SUNY Poly Professor Receives Grant to Study Real-Time Freeze-Thaw Cycle in Cold Regions
For Release: Immediate – January 9, 2019
Contact: Steve Ference, Director of University Communications | (518) 956-7319 | email@example.com
Across the Northeast, transportation infrastructure typically is affected by the freeze-thaw cycle each year, creating numerous potholes for drivers to attempt to avoid. This distress in the pavement arises due to the freezing and thawing of the subgrade beneath the pavement, and as drivers prepare for another season of potholes, Spectrum News recently spoke with SUNY Poly’s Dr. Asif Ahmed, College of Engineering Assistant Professor (video here), who is researching better ways to monitor this cycle to provide transportation experts with the valuable information they need to mitigate the annual infrastructure damage.
“Knowledge of the timing of the spring thaw allows highway agencies to reduce the damage caused during this season by enacting seasonal load restrictions,” said Dr. Ahmed. “One primary reason for seasonality not being included in pavement design by highway departments is because it can be complicated to determine the timing of seasonal changes and the actual depth of the pavement where frost can seep in and then thaw. There are models available to determine the depth of the frost and the timing of the seasons, but many of the models can be difficult to use or understand, making them fairly impractical for transportation infrastructure experts to proactively mitigate road damage.”
Dr. Ahmed and his team at SUNY Poly, which could include a number of students taking part in the institution’s upcoming Summer Undergraduate Research Program, plan to work to address these concerns through a more strategic and scientific approach, leveraging a new grant from METER Group, a leading sensor manufacturing company.
“We are excited to partner with Dr. Ahmed and SUNY Polytechnic Institute to simplify the job of infrastructure managers who protect roadways in northern latitudes. Testing our sensing and cloud solutions in this new application will provide us with important insights, and we look forward to seeing the outcomes,” said Dr. Colin Campbell, Senior Research Scientist of METER Group, Inc.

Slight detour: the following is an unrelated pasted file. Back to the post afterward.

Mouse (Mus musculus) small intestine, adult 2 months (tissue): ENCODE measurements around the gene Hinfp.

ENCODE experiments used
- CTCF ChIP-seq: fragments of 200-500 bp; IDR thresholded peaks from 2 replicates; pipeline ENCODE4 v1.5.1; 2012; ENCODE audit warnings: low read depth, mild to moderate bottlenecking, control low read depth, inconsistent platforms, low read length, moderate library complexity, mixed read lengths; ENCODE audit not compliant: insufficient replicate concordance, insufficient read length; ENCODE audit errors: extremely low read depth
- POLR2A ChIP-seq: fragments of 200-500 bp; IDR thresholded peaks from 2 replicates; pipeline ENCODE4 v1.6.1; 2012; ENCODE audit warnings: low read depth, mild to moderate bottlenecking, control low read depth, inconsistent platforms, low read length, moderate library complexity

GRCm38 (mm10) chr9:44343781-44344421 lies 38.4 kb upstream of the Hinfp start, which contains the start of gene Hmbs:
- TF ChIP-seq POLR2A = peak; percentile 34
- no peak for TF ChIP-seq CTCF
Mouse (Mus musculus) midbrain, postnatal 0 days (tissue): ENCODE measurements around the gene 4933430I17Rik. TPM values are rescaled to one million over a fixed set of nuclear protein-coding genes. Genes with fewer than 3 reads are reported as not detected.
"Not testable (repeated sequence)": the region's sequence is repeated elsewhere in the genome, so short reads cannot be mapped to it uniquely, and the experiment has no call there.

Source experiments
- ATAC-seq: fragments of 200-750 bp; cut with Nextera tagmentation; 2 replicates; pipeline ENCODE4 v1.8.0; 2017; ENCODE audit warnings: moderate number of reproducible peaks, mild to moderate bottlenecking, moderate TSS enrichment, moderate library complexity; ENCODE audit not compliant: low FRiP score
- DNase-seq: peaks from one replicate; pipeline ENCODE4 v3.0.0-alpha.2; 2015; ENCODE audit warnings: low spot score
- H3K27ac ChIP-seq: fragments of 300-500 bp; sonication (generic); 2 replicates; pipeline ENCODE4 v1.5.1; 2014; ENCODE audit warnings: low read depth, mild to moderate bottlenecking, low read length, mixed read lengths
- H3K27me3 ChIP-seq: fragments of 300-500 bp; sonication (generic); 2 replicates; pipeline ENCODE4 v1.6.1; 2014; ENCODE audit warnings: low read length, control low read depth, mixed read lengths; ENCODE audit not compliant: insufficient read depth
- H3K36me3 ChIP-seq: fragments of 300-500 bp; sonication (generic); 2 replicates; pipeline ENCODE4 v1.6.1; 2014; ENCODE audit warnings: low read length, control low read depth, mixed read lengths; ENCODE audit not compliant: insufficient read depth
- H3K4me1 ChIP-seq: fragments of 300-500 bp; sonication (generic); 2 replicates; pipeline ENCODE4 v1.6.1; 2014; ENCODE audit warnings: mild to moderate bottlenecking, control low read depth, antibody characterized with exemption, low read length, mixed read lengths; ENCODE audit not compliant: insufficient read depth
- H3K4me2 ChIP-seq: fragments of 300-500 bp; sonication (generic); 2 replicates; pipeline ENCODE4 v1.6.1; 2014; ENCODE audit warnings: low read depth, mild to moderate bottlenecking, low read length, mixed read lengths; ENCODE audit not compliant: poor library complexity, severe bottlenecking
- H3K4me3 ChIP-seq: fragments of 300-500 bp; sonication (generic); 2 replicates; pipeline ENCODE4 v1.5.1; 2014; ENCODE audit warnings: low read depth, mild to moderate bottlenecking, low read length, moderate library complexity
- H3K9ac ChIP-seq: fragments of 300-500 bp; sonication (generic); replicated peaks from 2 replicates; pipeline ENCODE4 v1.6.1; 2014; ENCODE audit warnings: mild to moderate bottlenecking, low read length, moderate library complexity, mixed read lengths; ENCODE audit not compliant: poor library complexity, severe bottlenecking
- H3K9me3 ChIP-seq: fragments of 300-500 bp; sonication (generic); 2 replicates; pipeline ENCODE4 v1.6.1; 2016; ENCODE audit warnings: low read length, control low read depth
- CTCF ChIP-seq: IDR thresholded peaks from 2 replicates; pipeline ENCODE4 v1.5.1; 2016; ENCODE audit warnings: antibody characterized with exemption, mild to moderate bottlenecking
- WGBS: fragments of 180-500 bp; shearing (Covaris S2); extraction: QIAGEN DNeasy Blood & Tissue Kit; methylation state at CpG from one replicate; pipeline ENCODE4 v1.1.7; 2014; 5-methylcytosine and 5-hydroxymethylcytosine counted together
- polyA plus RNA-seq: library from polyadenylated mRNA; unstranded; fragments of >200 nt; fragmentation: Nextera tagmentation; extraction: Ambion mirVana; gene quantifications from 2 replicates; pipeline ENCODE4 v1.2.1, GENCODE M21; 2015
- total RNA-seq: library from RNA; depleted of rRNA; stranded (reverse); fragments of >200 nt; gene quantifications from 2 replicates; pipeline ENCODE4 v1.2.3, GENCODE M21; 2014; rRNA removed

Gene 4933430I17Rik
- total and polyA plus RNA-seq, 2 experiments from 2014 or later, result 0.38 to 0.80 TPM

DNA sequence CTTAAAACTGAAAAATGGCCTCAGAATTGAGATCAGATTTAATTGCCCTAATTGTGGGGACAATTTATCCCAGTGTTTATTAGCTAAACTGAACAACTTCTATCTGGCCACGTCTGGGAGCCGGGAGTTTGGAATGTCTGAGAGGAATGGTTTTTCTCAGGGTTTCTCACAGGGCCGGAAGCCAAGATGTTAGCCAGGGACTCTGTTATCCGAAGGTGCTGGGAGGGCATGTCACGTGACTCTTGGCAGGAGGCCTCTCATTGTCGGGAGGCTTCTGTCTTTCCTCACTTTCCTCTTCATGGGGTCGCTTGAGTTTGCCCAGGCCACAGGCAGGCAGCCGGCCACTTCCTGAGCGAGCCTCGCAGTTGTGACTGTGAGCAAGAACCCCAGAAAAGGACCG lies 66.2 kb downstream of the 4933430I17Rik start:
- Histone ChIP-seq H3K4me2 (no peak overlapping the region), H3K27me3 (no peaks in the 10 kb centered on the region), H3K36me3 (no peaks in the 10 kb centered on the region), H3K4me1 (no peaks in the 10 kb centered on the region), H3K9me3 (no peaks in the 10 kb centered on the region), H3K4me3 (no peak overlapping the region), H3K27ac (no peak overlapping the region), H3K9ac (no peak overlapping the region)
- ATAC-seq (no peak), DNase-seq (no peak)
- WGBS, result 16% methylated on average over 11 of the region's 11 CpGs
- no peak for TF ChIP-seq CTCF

More specifically, the research supported by the grant aims to enable better predictions as to the timing of the yearly thaw. Knowing the timing is important for the maintenance of the roads because it allows highway agencies to reduce the potential damage by enacting seasonal load restrictions.
To provide these insights, Dr. Ahmed’s research team will focus on obtaining data from two suitable locations at SUNY Poly’s Utica Campus where they will install a number of high-tech sensors. His team will capture the real-time underground data for two years, and notably, the data may be more reliable and less time consuming to gather as compared to the current observation-based tests. Accurate prediction of the depth and timing of frost and thaw can be useful for the design and maintenance of highways in frost-susceptible areas and is especially critical for low-volume roads, potentially saving some of the significant maintenance costs associated with potholes not only in New York State, but across the nation.
“The American Society of Civil Engineers’ (ASCE) quadrennial infrastructure report card exhibited the grim picture of the nation’s backbone—road infrastructure obtained a “D” grade, which translates to poor condition from the most authoritative report, the ASCE Report Card, 2017,” said Dr. Ahmed. “This specific category has “C+” as its highest grade in the past 20 years’ record. While the national road infrastructure is in crumbling condition, this problem may be “solvable” by putting emphasis on prioritizing maintenance and repair to maximize the lifespan of the roads.”